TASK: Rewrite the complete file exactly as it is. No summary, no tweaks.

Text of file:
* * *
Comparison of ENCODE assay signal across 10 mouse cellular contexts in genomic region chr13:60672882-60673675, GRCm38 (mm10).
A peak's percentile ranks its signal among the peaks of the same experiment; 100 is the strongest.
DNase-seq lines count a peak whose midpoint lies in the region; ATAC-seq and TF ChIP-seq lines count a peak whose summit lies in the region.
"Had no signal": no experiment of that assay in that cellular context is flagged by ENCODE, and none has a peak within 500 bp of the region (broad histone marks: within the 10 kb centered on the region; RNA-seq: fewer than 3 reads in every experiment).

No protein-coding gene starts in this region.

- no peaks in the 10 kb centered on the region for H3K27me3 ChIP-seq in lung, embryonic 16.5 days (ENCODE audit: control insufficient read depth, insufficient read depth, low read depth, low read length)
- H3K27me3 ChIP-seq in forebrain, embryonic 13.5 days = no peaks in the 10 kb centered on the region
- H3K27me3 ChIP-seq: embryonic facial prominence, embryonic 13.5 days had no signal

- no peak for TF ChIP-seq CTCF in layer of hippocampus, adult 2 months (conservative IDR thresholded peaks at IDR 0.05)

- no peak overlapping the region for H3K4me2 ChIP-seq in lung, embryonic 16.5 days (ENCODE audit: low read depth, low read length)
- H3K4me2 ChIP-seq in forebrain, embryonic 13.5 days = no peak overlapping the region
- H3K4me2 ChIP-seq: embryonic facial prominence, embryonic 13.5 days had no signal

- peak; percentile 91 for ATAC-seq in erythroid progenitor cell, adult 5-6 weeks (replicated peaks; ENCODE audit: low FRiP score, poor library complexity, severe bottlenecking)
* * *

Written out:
Comparison of ENCODE assay signal across 10 mouse cellular contexts in genomic region chr13:60672882-60673675, GRCm38 (mm10).
A peak's percentile ranks its signal among the peaks of the same experiment; 100 is the strongest.
DNase-seq lines count a peak whose midpoint lies in the region; ATAC-seq and TF ChIP-seq lines count a peak whose summit lies in the region.
"Had no signal": no experiment of that assay in that cellular context is flagged by ENCODE, and none has a peak within 500 bp of the region (broad histone marks: within the 10 kb centered on the region; RNA-seq: fewer than 3 reads in every experiment).

No protein-coding gene starts in this region.

- no peaks in the 10 kb centered on the region for H3K27me3 ChIP-seq in lung, embryonic 16.5 days (ENCODE audit: control insufficient read depth, insufficient read depth, low read depth, low read length)
- H3K27me3 ChIP-seq in forebrain, embryonic 13.5 days = no peaks in the 10 kb centered on the region
- H3K27me3 ChIP-seq: embryonic facial prominence, embryonic 13.5 days had no signal

- no peak for TF ChIP-seq CTCF in layer of hippocampus, adult 2 months (conservative IDR thresholded peaks at IDR 0.05)

- no peak overlapping the region for H3K4me2 ChIP-seq in lung, embryonic 16.5 days (ENCODE audit: low read depth, low read length)
- H3K4me2 ChIP-seq in forebrain, embryonic 13.5 days = no peak overlapping the region
- H3K4me2 ChIP-seq: embryonic facial prominence, embryonic 13.5 days had no signal

- peak; percentile 91 for ATAC-seq in erythroid progenitor cell, adult 5-6 weeks (replicated peaks; ENCODE audit: low FRiP score, poor library complexity, severe bottlenecking)